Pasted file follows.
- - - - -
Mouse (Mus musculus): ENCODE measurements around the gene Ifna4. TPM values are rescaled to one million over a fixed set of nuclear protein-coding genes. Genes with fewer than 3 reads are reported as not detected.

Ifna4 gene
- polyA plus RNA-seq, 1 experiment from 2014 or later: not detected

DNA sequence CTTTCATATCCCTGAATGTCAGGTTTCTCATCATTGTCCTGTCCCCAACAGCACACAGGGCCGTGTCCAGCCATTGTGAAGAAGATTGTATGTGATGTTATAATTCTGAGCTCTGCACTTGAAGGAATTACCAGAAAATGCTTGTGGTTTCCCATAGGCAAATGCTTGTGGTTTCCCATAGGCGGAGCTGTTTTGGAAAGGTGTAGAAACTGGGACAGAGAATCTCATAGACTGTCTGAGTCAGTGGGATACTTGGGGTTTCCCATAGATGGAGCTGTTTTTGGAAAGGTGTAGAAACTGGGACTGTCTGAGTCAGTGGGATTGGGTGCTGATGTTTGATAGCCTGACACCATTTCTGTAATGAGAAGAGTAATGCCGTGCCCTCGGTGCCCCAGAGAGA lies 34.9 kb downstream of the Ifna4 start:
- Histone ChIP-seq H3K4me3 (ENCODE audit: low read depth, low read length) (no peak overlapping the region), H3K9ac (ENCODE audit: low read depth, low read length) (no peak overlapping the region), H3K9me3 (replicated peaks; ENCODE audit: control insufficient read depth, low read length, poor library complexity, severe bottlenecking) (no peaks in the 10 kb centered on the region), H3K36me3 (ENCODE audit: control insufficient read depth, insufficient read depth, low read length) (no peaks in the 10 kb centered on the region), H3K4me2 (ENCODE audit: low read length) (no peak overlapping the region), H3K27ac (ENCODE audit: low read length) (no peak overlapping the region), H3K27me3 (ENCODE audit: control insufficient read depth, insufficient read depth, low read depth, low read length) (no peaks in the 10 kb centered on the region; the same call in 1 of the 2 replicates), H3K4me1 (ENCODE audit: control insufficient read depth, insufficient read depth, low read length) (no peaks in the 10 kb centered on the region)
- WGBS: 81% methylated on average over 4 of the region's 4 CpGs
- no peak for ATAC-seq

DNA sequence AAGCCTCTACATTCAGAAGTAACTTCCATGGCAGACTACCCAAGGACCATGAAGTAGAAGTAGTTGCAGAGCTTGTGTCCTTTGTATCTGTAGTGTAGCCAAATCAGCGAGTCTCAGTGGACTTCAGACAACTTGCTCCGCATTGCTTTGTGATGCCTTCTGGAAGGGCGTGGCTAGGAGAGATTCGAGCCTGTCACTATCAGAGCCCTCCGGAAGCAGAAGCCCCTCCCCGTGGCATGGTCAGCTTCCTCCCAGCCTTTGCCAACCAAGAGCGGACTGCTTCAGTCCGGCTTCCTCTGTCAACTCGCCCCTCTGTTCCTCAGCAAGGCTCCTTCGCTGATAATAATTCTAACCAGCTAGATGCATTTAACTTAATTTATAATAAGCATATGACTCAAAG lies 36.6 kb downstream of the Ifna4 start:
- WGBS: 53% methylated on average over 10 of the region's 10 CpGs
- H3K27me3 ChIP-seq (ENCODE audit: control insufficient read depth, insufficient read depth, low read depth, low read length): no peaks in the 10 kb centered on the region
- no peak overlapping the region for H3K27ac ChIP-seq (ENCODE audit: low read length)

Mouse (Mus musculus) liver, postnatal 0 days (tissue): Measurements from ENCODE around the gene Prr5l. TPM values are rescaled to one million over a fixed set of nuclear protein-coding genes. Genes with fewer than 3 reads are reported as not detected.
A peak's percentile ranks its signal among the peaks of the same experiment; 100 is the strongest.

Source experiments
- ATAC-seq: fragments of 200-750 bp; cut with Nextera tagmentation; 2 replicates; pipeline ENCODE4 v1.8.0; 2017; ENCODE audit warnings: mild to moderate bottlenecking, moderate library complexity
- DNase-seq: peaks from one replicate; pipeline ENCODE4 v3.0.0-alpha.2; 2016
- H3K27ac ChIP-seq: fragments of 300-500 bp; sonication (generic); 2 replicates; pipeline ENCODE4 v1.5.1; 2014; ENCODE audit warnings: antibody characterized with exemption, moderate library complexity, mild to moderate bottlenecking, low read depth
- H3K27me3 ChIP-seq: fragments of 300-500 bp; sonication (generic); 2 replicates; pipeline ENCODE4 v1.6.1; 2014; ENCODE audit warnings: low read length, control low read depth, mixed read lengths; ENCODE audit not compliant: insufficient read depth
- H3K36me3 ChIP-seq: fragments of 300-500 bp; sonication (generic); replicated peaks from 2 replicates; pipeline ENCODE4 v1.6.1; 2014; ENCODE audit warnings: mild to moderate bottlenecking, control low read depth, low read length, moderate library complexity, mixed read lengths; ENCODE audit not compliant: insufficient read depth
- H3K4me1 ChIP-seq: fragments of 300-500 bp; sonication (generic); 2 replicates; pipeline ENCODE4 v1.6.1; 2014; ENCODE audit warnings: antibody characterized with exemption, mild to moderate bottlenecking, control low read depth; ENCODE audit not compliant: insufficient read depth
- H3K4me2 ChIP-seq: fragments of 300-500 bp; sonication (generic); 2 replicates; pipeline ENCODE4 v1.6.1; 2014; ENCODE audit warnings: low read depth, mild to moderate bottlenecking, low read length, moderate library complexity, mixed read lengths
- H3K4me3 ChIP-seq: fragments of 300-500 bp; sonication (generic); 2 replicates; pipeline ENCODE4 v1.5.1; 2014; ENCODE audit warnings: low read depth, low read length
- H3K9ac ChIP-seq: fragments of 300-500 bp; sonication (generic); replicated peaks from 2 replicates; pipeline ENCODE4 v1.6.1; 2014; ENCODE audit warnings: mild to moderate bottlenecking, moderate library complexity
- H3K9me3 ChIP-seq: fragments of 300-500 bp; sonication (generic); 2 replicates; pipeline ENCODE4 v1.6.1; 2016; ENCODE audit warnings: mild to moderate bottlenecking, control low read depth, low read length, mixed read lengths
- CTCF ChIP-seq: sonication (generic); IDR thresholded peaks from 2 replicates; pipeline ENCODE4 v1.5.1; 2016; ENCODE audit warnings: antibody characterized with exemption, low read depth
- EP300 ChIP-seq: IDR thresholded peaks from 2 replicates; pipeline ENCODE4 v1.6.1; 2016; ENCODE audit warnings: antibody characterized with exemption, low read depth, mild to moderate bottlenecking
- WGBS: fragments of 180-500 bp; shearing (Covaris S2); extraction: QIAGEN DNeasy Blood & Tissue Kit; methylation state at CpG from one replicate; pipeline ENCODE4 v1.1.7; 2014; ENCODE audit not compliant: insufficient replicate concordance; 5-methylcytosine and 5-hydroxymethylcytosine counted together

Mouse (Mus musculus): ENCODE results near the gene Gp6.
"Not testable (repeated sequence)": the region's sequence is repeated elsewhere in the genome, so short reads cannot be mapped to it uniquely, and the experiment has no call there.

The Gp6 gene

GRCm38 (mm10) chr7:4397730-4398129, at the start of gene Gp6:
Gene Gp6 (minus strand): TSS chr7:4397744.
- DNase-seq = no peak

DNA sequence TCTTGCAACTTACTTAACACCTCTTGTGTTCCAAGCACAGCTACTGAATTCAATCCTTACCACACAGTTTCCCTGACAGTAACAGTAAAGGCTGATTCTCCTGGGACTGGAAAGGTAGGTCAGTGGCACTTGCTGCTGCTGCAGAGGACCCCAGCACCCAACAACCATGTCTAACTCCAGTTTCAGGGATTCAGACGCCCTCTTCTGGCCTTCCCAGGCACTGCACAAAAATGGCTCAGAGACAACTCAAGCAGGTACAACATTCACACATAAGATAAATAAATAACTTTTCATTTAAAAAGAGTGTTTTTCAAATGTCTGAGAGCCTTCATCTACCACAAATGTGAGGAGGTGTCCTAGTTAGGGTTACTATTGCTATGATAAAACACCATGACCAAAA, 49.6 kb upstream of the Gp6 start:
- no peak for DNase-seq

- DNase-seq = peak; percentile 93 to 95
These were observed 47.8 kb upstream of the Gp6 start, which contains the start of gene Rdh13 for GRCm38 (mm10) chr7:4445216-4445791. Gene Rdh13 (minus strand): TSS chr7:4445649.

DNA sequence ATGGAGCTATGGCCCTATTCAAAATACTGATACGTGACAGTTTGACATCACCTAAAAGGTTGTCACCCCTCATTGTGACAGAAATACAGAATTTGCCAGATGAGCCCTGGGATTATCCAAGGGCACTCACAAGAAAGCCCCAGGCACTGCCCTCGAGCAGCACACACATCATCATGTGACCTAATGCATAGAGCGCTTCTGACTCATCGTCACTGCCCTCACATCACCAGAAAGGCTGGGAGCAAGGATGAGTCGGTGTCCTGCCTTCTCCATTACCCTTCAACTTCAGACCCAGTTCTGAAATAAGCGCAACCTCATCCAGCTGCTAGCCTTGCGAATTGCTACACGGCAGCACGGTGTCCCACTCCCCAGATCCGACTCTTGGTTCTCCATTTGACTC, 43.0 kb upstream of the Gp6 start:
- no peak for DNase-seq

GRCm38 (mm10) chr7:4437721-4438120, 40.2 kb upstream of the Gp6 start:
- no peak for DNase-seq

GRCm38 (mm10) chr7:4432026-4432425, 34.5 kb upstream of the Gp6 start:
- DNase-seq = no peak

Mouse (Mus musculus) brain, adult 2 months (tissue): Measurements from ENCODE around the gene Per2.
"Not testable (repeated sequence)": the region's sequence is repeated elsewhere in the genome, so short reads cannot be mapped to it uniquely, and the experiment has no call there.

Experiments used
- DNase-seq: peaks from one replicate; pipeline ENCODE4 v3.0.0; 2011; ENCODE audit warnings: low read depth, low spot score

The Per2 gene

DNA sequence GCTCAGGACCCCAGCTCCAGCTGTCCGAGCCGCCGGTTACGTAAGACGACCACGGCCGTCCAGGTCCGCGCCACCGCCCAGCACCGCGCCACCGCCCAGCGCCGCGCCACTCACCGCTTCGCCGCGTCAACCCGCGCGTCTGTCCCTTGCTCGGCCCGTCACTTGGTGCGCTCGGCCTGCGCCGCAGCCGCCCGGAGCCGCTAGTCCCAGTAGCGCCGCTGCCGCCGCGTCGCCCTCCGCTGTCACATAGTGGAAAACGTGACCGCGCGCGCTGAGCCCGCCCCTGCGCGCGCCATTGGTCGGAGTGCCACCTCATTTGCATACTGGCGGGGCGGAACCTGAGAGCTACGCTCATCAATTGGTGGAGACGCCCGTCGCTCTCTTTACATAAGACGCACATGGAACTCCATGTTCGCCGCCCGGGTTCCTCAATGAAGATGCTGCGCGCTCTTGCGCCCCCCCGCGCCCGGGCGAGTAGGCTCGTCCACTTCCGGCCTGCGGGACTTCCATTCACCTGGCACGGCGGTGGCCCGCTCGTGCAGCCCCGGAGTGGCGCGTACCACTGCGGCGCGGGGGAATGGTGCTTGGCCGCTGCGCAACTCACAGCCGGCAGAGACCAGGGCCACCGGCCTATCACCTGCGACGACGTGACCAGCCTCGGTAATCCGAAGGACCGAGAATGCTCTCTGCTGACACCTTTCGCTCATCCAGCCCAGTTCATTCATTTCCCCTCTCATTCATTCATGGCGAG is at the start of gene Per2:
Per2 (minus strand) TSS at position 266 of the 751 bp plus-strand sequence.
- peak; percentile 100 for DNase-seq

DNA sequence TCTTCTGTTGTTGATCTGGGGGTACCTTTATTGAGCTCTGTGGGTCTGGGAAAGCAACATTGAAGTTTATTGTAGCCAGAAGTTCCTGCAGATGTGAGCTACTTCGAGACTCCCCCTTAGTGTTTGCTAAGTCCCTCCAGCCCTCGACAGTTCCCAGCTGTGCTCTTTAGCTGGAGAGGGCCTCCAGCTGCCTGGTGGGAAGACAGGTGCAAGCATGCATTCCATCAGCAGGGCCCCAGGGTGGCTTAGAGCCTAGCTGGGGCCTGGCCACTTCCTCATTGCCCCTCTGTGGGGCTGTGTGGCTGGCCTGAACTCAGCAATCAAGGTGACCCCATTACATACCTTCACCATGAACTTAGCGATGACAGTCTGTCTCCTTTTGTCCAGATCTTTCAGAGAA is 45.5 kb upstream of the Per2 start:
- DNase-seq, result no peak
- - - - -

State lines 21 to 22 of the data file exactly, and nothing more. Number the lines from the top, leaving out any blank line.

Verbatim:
- H3K4me2 ChIP-seq: fragments of 300-500 bp; sonication (generic); 2 replicates; pipeline ENCODE4 v1.6.1; 2014; ENCODE audit warnings: low read depth, mild to moderate bottlenecking, low read length, moderate library complexity, mixed read lengths
- H3K4me3 ChIP-seq: fragments of 300-500 bp; sonication (generic); 2 replicates; pipeline ENCODE4 v1.5.1; 2014; ENCODE audit warnings: low read depth, low read length